Invasive Species Compendium

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Abstract

Reproduction of the introduced oyster Crassostrea gigas (Bivalvia: Ostreidae) cultured on rafts in Spain.

Abstract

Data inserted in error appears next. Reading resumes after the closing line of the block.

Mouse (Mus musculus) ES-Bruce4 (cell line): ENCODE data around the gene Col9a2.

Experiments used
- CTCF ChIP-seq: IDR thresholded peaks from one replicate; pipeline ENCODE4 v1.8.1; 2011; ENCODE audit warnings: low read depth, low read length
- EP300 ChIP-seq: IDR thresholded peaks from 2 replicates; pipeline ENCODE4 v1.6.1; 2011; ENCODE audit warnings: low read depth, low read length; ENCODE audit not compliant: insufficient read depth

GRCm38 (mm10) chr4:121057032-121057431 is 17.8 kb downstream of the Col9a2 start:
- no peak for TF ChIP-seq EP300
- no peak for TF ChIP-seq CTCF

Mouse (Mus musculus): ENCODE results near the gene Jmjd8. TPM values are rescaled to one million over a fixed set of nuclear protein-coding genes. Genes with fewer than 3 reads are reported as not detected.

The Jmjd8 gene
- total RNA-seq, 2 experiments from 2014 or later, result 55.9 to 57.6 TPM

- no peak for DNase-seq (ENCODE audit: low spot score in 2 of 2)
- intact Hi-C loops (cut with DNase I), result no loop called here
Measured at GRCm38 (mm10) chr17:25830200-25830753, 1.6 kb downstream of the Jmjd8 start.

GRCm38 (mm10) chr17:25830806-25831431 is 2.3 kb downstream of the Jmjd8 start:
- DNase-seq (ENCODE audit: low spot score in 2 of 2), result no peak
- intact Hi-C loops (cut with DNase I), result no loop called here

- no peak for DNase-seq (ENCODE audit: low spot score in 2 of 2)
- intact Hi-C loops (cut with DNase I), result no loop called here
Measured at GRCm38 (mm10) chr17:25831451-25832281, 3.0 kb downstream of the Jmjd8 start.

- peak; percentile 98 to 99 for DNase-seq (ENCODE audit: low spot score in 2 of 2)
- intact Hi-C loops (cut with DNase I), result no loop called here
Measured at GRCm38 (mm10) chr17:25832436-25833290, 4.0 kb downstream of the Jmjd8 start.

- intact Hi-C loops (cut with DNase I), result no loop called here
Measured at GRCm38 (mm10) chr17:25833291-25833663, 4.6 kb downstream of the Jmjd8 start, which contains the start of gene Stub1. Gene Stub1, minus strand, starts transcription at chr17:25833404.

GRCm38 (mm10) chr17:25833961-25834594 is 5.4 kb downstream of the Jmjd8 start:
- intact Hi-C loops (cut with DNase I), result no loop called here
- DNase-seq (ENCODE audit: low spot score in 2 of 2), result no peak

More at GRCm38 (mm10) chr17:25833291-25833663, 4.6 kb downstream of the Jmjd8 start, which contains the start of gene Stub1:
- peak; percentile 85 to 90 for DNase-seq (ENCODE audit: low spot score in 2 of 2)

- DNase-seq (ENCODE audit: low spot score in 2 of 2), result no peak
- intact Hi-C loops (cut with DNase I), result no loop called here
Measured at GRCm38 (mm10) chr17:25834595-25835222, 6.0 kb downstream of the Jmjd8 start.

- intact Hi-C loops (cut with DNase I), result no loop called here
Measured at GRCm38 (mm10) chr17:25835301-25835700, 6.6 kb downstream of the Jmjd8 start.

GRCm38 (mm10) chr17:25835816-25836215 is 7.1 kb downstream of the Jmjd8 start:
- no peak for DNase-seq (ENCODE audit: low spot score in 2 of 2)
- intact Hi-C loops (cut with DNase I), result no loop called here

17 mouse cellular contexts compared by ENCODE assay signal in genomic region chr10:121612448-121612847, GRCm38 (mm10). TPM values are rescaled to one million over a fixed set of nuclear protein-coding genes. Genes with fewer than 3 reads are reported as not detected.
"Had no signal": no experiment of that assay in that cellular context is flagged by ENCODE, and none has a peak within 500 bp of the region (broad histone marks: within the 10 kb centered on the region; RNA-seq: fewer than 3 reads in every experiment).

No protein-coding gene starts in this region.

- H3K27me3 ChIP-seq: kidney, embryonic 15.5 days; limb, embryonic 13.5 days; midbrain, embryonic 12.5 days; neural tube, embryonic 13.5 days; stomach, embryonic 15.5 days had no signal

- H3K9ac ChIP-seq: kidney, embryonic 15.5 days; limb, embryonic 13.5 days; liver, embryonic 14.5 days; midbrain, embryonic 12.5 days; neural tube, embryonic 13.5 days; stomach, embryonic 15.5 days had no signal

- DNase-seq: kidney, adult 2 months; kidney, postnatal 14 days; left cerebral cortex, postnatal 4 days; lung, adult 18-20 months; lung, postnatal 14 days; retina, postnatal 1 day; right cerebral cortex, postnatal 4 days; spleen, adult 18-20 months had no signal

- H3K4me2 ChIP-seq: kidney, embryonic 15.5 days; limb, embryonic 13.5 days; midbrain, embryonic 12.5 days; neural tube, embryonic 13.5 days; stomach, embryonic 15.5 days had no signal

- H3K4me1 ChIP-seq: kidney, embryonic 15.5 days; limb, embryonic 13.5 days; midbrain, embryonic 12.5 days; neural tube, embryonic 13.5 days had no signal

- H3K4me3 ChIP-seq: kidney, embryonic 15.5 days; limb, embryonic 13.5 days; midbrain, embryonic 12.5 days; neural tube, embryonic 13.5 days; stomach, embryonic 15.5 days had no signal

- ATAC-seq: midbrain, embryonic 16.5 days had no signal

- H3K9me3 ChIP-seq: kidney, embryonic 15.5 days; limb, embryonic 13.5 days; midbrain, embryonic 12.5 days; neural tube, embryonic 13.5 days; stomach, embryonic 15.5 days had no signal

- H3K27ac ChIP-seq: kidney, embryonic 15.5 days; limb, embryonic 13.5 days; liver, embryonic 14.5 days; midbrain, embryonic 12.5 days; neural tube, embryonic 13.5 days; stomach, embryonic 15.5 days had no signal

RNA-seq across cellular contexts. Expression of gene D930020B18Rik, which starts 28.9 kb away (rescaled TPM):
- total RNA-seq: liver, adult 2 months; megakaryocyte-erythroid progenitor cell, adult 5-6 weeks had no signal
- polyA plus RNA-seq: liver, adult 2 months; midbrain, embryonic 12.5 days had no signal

The oyster Crassostrea gigas was introduced in Spain for aquaculture purposes; however, until now, it is not known whether populations are established in the wild, being necessary to define whether this species is spawning and which environmental variables trigger this process. The influence of environmental parameters on the reproduction of C. gigas was evaluated from January 2008 to October 2009 with oysters grown on a raft in the Ría de Arousa (Galicia, NW Spain). Temperature and chlorophyll a are directly correlated to sexual maturation. Oysters can mature at temperatures below 14°C. The temperature necessary for spawning differs between the sexes, requiring a temperature above 15°C for males and 18°C for females. Females had a single massive spawn between June and September, while males had partial spawning from May to December with two peaks, one in May-September and another in October-December, with the second peak more pronounced. The first spawning peak is related to high temperatures and concentrations of chlorophyll a, and the second spawning peak is mainly related to the food availability in the water. The spawning asynchrony may be impeding establishment of wild C. gigas populations in Spain.